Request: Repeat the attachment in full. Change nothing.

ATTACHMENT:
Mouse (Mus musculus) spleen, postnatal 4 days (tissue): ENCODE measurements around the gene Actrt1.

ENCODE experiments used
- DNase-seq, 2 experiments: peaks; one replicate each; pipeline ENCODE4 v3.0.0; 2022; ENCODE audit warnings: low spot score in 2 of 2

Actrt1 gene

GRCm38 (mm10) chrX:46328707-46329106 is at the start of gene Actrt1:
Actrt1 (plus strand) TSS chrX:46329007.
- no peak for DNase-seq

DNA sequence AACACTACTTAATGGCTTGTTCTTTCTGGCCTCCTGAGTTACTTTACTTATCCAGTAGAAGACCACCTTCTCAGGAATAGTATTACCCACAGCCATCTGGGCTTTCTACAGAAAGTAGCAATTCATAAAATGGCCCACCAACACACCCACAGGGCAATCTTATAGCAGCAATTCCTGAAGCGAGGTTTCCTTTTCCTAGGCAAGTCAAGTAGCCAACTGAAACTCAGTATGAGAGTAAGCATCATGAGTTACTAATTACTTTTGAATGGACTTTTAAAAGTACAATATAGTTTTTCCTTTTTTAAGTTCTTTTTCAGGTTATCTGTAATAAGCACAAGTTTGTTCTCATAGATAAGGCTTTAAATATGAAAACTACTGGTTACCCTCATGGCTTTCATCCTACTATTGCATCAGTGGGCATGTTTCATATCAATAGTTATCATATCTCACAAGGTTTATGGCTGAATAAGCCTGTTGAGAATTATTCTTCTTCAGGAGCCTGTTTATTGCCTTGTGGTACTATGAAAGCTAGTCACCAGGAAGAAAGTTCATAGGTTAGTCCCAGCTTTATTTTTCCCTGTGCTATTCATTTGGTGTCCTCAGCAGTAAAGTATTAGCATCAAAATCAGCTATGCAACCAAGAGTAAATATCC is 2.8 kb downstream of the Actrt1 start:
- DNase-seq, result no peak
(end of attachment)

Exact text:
Mouse (Mus musculus) spleen, postnatal 4 days (tissue): ENCODE measurements around the gene Actrt1.

ENCODE experiments used
- DNase-seq, 2 experiments: peaks; one replicate each; pipeline ENCODE4 v3.0.0; 2022; ENCODE audit warnings: low spot score in 2 of 2

Actrt1 gene

GRCm38 (mm10) chrX:46328707-46329106 is at the start of gene Actrt1:
Actrt1 (plus strand) TSS chrX:46329007.
- no peak for DNase-seq

DNA sequence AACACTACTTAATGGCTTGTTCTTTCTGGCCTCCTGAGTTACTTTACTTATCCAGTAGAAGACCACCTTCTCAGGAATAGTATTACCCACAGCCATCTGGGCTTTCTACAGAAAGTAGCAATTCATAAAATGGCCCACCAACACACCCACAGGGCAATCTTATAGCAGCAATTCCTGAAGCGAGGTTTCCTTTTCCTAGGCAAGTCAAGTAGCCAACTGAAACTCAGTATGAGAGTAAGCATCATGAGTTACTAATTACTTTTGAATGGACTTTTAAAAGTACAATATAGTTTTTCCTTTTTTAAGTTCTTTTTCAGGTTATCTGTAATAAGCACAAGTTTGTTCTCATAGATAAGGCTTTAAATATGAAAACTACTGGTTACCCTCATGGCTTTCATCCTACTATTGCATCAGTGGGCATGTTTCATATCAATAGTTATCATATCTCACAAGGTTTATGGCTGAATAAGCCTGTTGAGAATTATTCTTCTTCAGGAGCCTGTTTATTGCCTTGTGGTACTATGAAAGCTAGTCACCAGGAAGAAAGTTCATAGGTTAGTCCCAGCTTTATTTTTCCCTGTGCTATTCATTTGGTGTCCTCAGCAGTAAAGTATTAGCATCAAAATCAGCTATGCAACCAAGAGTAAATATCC is 2.8 kb downstream of the Actrt1 start:
- DNase-seq, result no peak